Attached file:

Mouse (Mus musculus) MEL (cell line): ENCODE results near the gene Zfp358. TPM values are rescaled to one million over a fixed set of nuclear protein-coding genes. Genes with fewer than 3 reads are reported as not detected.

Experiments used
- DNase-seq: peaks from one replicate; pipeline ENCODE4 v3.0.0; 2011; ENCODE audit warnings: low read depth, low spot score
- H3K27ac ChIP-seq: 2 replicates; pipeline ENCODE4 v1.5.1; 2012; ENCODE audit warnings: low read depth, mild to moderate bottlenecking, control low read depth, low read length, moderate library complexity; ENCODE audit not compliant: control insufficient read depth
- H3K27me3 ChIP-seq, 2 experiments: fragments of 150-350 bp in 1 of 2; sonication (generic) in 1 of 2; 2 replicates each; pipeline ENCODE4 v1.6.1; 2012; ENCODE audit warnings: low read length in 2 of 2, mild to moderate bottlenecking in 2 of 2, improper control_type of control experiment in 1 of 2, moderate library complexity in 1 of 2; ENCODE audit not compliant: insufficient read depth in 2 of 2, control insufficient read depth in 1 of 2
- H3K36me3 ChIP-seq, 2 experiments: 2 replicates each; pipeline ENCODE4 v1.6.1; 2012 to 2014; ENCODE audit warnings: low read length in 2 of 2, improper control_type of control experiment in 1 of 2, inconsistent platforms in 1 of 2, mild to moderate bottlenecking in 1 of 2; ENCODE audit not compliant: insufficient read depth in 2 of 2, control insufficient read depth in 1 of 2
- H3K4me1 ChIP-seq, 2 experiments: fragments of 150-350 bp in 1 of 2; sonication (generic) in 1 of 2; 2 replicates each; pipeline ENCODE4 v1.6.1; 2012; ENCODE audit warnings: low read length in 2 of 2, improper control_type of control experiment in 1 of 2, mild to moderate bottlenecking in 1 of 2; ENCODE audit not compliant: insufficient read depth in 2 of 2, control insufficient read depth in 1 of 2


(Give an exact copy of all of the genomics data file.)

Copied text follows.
Mouse (Mus musculus) MEL (cell line): ENCODE results near the gene Zfp358. TPM values are rescaled to one million over a fixed set of nuclear protein-coding genes. Genes with fewer than 3 reads are reported as not detected.

Experiments used
- DNase-seq: peaks from one replicate; pipeline ENCODE4 v3.0.0; 2011; ENCODE audit warnings: low read depth, low spot score
- H3K27ac ChIP-seq: 2 replicates; pipeline ENCODE4 v1.5.1; 2012; ENCODE audit warnings: low read depth, mild to moderate bottlenecking, control low read depth, low read length, moderate library complexity; ENCODE audit not compliant: control insufficient read depth
- H3K27me3 ChIP-seq, 2 experiments: fragments of 150-350 bp in 1 of 2; sonication (generic) in 1 of 2; 2 replicates each; pipeline ENCODE4 v1.6.1; 2012; ENCODE audit warnings: low read length in 2 of 2, mild to moderate bottlenecking in 2 of 2, improper control_type of control experiment in 1 of 2, moderate library complexity in 1 of 2; ENCODE audit not compliant: insufficient read depth in 2 of 2, control insufficient read depth in 1 of 2
- H3K36me3 ChIP-seq, 2 experiments: 2 replicates each; pipeline ENCODE4 v1.6.1; 2012 to 2014; ENCODE audit warnings: low read length in 2 of 2, improper control_type of control experiment in 1 of 2, inconsistent platforms in 1 of 2, mild to moderate bottlenecking in 1 of 2; ENCODE audit not compliant: insufficient read depth in 2 of 2, control insufficient read depth in 1 of 2
- H3K4me1 ChIP-seq, 2 experiments: fragments of 150-350 bp in 1 of 2; sonication (generic) in 1 of 2; 2 replicates each; pipeline ENCODE4 v1.6.1; 2012; ENCODE audit warnings: low read length in 2 of 2, improper control_type of control experiment in 1 of 2, mild to moderate bottlenecking in 1 of 2; ENCODE audit not compliant: insufficient read depth in 2 of 2, control insufficient read depth in 1 of 2